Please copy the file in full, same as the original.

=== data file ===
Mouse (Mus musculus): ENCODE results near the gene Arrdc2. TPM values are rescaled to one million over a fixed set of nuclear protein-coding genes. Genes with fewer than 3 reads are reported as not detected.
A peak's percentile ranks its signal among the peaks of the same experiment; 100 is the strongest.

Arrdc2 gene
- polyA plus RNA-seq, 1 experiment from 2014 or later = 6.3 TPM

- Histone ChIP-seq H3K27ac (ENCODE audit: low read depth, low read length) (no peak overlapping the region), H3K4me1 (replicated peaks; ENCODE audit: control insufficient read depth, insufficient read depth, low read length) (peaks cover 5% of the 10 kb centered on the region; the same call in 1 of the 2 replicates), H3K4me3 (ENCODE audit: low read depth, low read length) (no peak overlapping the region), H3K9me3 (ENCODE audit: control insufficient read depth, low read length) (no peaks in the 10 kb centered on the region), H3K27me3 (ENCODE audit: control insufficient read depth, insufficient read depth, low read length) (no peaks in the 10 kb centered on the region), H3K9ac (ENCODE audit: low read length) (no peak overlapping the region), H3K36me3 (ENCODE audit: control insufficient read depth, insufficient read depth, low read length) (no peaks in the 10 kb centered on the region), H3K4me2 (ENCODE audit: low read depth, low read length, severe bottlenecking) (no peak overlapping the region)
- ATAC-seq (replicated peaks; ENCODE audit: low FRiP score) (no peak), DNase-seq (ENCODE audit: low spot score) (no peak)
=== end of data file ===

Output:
Mouse (Mus musculus): ENCODE results near the gene Arrdc2. TPM values are rescaled to one million over a fixed set of nuclear protein-coding genes. Genes with fewer than 3 reads are reported as not detected.
A peak's percentile ranks its signal among the peaks of the same experiment; 100 is the strongest.

Arrdc2 gene
- polyA plus RNA-seq, 1 experiment from 2014 or later = 6.3 TPM

- Histone ChIP-seq H3K27ac (ENCODE audit: low read depth, low read length) (no peak overlapping the region), H3K4me1 (replicated peaks; ENCODE audit: control insufficient read depth, insufficient read depth, low read length) (peaks cover 5% of the 10 kb centered on the region; the same call in 1 of the 2 replicates), H3K4me3 (ENCODE audit: low read depth, low read length) (no peak overlapping the region), H3K9me3 (ENCODE audit: control insufficient read depth, low read length) (no peaks in the 10 kb centered on the region), H3K27me3 (ENCODE audit: control insufficient read depth, insufficient read depth, low read length) (no peaks in the 10 kb centered on the region), H3K9ac (ENCODE audit: low read length) (no peak overlapping the region), H3K36me3 (ENCODE audit: control insufficient read depth, insufficient read depth, low read length) (no peaks in the 10 kb centered on the region), H3K4me2 (ENCODE audit: low read depth, low read length, severe bottlenecking) (no peak overlapping the region)
- ATAC-seq (replicated peaks; ENCODE audit: low FRiP score) (no peak), DNase-seq (ENCODE audit: low spot score) (no peak)